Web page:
Warren Hill has been diagnosed with mental retardation by 10 different physicians. But on Tuesday, the Georgia death row inmate is scheduled to face execution by lethal injection, even though, according to the U.S. Supreme Court, such an act technically qualifies as cruel and unusual punishment.
In a final effort to stay his impending execution, lawyers for Hill, 53, are using new evidence to emphasize their client is severely mentally disabled and, therefore, cannot constitutionally be given the death penalty. Three doctors who originally testified for the state of Georgia, at the time alleging Hill was competent to face capital punishment, have come forward in the last year to say their initial evaluation was wrong.
“It was out of the blue; I didn’t expect the experts to suddenly change their mind,” Brian Kammer, Hill’s lead attorney, said in a phone interview.
After the Georgia State Board of Pardons and Parole refused to commute Hill’s sentence to life without parole in July 2012, one of the three psychiatrists who originally said the prisoner did not meet the criteria for mental retardation contacted Kammer to say he was concerned about his previous diagnosis.
“He felt like it was a rushed process and wanted to revisit the case,” Kammer said. “At the time of the trial back in 2000, the doctor had never even diagnosed mental retardation in a patient before.”
Hill, who was found to have an IQ of 70, was initially diagnosed with borderline intellectual functioning -- instead of the more severe mental retardation -- by those physicians, even though seven others determined he was actually mentally disabled.
According to the affidavit testimony of Dr. Thomas Sachy, the first to contact the defense, at the time of the 2000 evidentiary, he was still a relatively inexperienced psychiatrist who was not as familiar with the “science pertaining to the issues in Mr. Hill’s case.”
Hill’s defense team hopes to use the new information to prove the inmate is, beyond a reasonable doubt, afflicted with mental retardation. While Georgia eliminated capital punishment for the mentally disabled in 1988, it is the only state in the union that requires retardation to be proved “beyond a reasonable doubt.”
The closest the defense team has come to reaching that threshold was in 2002, when a state judge agreed there was a preponderance of evidence indicating Hill has mental retardation. However, the Georgia Supreme Court overturned that finding in 2003, and a federal appeals court ruled against Hill in 2011.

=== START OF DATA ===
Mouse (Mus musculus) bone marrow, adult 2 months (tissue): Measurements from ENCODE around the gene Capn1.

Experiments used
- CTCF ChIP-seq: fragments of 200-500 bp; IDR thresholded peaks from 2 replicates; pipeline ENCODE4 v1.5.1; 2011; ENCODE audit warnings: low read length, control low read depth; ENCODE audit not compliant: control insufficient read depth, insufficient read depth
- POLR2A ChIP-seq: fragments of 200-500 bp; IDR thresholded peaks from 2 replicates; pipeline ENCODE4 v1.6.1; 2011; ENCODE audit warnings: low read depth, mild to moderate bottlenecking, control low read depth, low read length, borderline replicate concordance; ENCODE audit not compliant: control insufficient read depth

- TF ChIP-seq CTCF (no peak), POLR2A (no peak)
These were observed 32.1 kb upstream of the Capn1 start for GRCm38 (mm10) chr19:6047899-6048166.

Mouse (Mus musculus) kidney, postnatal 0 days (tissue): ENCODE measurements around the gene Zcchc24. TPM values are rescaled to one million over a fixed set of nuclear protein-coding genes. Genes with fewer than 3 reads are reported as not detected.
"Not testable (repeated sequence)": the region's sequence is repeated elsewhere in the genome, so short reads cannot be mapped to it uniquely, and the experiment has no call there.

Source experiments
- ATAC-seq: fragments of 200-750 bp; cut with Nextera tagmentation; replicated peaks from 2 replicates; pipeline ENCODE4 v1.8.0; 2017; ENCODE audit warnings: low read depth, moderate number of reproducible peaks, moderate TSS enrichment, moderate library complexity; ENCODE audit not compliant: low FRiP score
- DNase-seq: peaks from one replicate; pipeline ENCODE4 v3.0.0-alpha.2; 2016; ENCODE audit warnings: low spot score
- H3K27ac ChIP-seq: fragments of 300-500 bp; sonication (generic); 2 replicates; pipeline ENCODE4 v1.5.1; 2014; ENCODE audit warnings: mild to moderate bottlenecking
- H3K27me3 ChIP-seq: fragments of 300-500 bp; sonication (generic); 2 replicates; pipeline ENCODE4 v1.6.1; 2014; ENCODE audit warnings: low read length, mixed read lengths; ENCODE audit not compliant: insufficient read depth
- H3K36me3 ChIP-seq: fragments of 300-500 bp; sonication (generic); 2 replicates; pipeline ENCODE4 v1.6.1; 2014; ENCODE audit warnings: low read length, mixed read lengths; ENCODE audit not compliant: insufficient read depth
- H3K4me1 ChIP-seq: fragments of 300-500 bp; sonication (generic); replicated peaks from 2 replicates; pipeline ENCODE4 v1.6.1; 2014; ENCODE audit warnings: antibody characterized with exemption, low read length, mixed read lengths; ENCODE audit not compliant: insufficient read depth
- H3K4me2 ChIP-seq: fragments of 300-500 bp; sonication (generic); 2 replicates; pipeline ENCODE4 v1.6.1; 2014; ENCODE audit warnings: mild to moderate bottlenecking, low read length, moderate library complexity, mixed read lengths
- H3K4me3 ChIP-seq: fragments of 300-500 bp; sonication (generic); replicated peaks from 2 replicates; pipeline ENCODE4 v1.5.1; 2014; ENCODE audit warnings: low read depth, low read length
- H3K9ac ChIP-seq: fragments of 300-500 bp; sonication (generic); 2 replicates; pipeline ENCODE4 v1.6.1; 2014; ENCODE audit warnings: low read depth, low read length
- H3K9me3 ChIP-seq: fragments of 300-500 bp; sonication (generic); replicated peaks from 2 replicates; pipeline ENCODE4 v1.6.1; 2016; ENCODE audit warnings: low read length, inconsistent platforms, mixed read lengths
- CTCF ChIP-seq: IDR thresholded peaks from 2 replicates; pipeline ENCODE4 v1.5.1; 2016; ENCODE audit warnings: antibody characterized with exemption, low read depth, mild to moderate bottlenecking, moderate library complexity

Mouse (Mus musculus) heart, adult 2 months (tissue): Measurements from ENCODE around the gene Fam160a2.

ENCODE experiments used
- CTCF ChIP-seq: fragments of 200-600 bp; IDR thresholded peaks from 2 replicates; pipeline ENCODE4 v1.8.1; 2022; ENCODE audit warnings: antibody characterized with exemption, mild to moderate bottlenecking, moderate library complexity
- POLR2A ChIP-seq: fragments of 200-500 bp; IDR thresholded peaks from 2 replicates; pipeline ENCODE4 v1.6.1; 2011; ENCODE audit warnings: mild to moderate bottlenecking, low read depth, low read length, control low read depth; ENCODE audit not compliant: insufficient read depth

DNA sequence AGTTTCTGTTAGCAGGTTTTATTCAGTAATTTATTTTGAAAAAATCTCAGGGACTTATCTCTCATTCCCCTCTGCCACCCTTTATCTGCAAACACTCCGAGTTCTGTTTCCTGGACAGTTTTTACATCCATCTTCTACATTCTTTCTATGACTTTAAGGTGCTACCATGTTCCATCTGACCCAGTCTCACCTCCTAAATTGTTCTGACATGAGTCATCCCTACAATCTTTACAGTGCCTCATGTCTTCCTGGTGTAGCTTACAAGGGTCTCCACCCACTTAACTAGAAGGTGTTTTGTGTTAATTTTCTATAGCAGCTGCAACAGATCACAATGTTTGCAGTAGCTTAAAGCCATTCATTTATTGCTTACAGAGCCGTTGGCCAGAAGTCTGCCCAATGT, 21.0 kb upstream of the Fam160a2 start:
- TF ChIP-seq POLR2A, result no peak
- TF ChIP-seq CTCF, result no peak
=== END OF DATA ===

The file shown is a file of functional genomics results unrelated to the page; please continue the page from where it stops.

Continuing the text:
Although federal law prohibits the execution of the mentally disabled, the nation’s high court left it to the states to determine a prisoner’s sanity.
Hill has been on death row for more than 20 years for the 1990 killing of his prison cell mate, Joseph Handspike. Authorities say Hill, who was already serving a life sentence for the 1986 slaying of his girlfriend, used a board studded with nails to bludgeon Handspike to death.
Handspike's family has publicly declared they do not believe Hill should be put to death.
Although Hill was originally set to be executed in July, the Georgia Supreme Court granted him a stay while his lawyers pursed a challenge based on the state’s changing of execution method directly before the defendant’s scheduled date. But in early February, the court found the decision to replace a three-drug combination with one drug for executions is not subject to the Georgia Administrative Act, meaning that changing the execution method does not require public hearings, as Hill’s lawyers had argued.
At least five men with recorded histories of mental incompetence have faced execution in the last year, according to the Death Penalty Information Center.
Hill is scheduled to die Tuesday at 7 p.m. His lawyers have already asked the U.S. Supreme Court to halt the execution.
Ashley covers U.S. politics for the International Business Times, with a focus on civil liberties, women's issues and campaign finance. Her work has also appeared in The...